5. At an agricultural research facility some fruit trees are covered with nets to protect them from hungry birds and animals. At the far end of the day with the sun deep into the horizon, the apple tree’s stiff, silhouetted contours set against the net’s fine texture and soft folds got my attention. Photographed with a Motorola Android phone, processed in Lightroom.
  6. Removing the color can allow one to focus more on form, texture and line, and less on identifying the object. I was intrigued by the net’s presence as it hovered between flimsiness and solidity. Photographed with a phone, processed in Silver Efex Pro and Lightroom.
  7. My eye was caught by graceful curves and elegant folds in the netting complementing the curled up, dried leaves and apples caught inside. Photographed with a phone, processed in Lightroom.
  8. Late-day light did the work, showing off the protected tree’s form as if it were a sculpture in a museum. Photographed with a phone, processed in Lightroom.
  9. Extra nets piled behind a greenhouse seem very substantial when they’re bundled up; at the same time, there is a textured transparency to them.  Photographed with a phone, processed in Color Efex Pro and Lightroom.
  10. Black and white emphasizes the angled light on the draped folds of the sheltering net. Photographed with a phone, processed in Lightroom, using a black and white profile, then tweaking it.
  11. An apple and leaf press against the confining net, and its textured grid flattens out the picture plane. EM-1 camera with 60mm f2.8 macro lens, processed in Color Efex Pro and Lightroom.
  12. At Washington Pass in the North Cascades (elev. 5,476′ or 1,669m), red leaves of a low-growing shrub push through the bare, dead branches of an evergreen, creating a filigree of layered branches, twigs and leaves. EM-1 camera with 12 – 40mm f2.8 zoom lens, processed in Color Efex pro and Lightroom.
  13. A vine sprawls across a roof at a nursery. I like the way shapes are simplified when seen through this translucent roofing material. Photographed with a phone, processed in Color Efex Pro and Lightroom.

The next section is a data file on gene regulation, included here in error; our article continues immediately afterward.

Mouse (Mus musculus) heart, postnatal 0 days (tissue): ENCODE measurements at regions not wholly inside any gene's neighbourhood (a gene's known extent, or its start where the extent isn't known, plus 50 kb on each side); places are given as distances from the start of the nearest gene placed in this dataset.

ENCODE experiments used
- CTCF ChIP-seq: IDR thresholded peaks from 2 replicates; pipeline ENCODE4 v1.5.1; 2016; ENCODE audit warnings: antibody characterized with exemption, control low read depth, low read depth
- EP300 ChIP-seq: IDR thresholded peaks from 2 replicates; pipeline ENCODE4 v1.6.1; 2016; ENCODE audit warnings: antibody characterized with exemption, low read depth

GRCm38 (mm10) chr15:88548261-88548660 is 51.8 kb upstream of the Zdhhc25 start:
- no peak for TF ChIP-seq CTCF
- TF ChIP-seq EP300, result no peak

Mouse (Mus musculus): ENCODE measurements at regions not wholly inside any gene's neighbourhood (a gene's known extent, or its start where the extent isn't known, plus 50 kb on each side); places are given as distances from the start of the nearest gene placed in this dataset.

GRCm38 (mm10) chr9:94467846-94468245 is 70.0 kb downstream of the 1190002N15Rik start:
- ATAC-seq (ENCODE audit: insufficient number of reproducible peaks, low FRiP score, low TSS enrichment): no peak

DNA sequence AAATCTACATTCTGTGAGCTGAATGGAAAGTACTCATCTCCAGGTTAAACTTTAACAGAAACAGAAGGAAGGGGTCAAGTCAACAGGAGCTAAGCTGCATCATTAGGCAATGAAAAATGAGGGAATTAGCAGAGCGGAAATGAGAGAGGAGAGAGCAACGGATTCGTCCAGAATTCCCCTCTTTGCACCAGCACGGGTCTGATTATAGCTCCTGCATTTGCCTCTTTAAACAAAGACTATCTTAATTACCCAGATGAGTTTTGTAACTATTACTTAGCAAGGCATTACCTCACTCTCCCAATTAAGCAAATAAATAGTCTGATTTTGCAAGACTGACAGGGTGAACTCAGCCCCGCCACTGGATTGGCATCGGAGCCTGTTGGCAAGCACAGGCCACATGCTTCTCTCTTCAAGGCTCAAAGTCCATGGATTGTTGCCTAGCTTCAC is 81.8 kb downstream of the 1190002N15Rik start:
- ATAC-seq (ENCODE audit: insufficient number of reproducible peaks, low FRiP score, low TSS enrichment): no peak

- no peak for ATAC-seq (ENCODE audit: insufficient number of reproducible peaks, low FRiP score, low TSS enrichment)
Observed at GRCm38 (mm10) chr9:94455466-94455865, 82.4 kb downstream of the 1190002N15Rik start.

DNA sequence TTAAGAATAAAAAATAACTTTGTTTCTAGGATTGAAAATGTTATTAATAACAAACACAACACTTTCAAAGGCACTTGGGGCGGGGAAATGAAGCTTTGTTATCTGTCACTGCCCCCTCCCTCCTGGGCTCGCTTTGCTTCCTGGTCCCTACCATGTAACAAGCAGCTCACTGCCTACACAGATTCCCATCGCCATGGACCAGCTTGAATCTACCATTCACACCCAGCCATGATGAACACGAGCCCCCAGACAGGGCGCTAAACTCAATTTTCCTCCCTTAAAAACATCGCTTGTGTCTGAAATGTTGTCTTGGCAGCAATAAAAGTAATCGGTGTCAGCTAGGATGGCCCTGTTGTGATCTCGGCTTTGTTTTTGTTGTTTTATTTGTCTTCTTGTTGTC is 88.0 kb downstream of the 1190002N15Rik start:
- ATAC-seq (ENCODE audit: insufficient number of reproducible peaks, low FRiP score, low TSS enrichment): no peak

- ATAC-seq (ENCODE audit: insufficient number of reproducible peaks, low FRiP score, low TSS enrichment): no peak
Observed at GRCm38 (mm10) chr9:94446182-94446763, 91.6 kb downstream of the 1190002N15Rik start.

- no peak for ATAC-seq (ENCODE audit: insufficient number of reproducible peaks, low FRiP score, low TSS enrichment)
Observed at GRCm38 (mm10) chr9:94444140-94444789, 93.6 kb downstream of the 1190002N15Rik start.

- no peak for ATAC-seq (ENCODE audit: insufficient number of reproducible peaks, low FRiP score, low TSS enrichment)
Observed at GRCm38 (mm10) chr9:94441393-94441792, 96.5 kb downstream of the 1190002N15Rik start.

14. A tree trunk seen through the crossing branches of a Red huckleberry bush (Vaccinium parvifoluium). EM-1 camera with 40 – 150mm f4.0-5.6 zoom lens, processed in Lightroom.
  15. A book title winks from between the slats of a bookcase.  EM-1 camera with vintage Takumar 28mm f3.5 lens, processed in Lightroom.

 

Entering In

 

Ten minutes from home

the mind

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Mt. Erie is only 1,273 feet (388 meters) high, but it rises steeply from the surrounding land and is the highest point on Fidalgo Island. From miles away, on land or water, you can see Mt. Erie’s uneven bulge, topped by two cell antenna towers. At the top with the spindly cell towers there are a few small parking lots, some benches and viewing platforms, a toilet, a sculpture, and informational signs; one plaque honors a boy who died in a fall.

People enjoy driving up the twisting, two-lane road to the summit for the breath-taking view across the island and out to the Salish Sea. Most visitors leave it at that. But walk just a short distance into the woods below the peak and you’re in another world, enveloped in the hush of a forest layered in a hundred different greens.